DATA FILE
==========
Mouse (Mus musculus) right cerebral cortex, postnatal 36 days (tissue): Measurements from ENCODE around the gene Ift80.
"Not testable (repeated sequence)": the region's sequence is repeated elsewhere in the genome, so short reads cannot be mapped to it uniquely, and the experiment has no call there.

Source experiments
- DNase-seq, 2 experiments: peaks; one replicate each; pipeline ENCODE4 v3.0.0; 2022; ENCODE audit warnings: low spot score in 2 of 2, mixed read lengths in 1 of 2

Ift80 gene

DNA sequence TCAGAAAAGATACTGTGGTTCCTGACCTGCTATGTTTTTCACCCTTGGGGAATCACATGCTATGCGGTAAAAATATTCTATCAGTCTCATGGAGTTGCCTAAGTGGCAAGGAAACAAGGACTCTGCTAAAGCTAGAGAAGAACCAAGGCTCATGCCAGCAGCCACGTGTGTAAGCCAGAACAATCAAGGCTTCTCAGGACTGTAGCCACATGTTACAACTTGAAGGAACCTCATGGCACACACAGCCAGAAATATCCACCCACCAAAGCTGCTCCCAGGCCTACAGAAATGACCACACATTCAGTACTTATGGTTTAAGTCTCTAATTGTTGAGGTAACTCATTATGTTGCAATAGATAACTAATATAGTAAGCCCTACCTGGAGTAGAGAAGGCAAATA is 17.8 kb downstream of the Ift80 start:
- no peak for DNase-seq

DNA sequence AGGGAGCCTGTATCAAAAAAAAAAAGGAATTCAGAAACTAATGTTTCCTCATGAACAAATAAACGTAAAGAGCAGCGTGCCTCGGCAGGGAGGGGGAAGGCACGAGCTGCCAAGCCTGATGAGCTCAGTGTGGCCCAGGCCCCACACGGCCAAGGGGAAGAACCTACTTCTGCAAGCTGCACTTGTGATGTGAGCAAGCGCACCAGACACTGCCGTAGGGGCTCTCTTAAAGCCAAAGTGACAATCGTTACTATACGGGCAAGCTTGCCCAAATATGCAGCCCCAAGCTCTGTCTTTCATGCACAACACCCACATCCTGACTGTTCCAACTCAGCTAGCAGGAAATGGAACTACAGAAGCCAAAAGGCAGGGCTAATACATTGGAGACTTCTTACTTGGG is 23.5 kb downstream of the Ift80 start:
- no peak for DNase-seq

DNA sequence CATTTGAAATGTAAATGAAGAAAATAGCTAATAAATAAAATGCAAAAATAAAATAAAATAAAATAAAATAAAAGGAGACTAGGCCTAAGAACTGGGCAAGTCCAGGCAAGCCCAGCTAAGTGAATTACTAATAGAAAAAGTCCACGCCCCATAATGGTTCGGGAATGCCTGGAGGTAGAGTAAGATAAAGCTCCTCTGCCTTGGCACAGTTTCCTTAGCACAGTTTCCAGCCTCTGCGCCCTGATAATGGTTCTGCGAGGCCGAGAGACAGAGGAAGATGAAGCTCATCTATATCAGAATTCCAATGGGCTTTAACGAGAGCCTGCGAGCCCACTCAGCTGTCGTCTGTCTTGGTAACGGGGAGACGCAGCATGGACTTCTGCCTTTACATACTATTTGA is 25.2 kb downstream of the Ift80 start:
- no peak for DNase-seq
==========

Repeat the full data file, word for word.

Mouse (Mus musculus) right cerebral cortex, postnatal 36 days (tissue): Measurements from ENCODE around the gene Ift80.
"Not testable (repeated sequence)": the region's sequence is repeated elsewhere in the genome, so short reads cannot be mapped to it uniquely, and the experiment has no call there.

Source experiments
- DNase-seq, 2 experiments: peaks; one replicate each; pipeline ENCODE4 v3.0.0; 2022; ENCODE audit warnings: low spot score in 2 of 2, mixed read lengths in 1 of 2

Ift80 gene

DNA sequence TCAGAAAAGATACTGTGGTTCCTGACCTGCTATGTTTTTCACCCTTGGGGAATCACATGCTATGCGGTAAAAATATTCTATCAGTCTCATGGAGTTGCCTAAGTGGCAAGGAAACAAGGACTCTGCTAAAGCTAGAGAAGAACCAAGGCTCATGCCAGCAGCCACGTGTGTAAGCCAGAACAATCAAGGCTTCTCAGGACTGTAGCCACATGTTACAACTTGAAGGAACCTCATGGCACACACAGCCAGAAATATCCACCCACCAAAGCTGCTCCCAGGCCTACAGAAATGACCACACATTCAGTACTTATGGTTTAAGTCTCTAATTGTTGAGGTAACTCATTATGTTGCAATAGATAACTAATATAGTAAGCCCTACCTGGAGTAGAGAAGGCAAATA is 17.8 kb downstream of the Ift80 start:
- no peak for DNase-seq

DNA sequence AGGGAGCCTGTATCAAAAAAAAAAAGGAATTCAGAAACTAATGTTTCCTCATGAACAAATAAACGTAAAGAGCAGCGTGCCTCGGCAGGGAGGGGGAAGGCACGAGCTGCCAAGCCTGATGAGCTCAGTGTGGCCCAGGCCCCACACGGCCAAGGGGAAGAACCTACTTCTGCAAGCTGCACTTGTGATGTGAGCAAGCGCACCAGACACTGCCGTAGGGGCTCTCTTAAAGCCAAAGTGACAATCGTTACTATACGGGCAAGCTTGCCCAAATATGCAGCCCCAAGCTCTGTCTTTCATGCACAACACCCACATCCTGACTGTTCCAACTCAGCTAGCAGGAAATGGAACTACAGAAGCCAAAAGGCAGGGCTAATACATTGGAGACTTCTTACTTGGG is 23.5 kb downstream of the Ift80 start:
- no peak for DNase-seq

DNA sequence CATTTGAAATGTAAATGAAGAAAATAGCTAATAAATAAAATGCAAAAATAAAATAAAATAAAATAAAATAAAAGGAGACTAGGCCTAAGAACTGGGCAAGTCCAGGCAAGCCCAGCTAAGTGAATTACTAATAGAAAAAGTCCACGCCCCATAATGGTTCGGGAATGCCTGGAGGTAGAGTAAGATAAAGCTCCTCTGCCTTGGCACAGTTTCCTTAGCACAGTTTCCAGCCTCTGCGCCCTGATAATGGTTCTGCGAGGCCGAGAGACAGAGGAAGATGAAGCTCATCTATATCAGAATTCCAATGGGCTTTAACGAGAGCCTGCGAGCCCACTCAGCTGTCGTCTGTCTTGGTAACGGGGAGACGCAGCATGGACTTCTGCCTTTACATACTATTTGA is 25.2 kb downstream of the Ift80 start:
- no peak for DNase-seq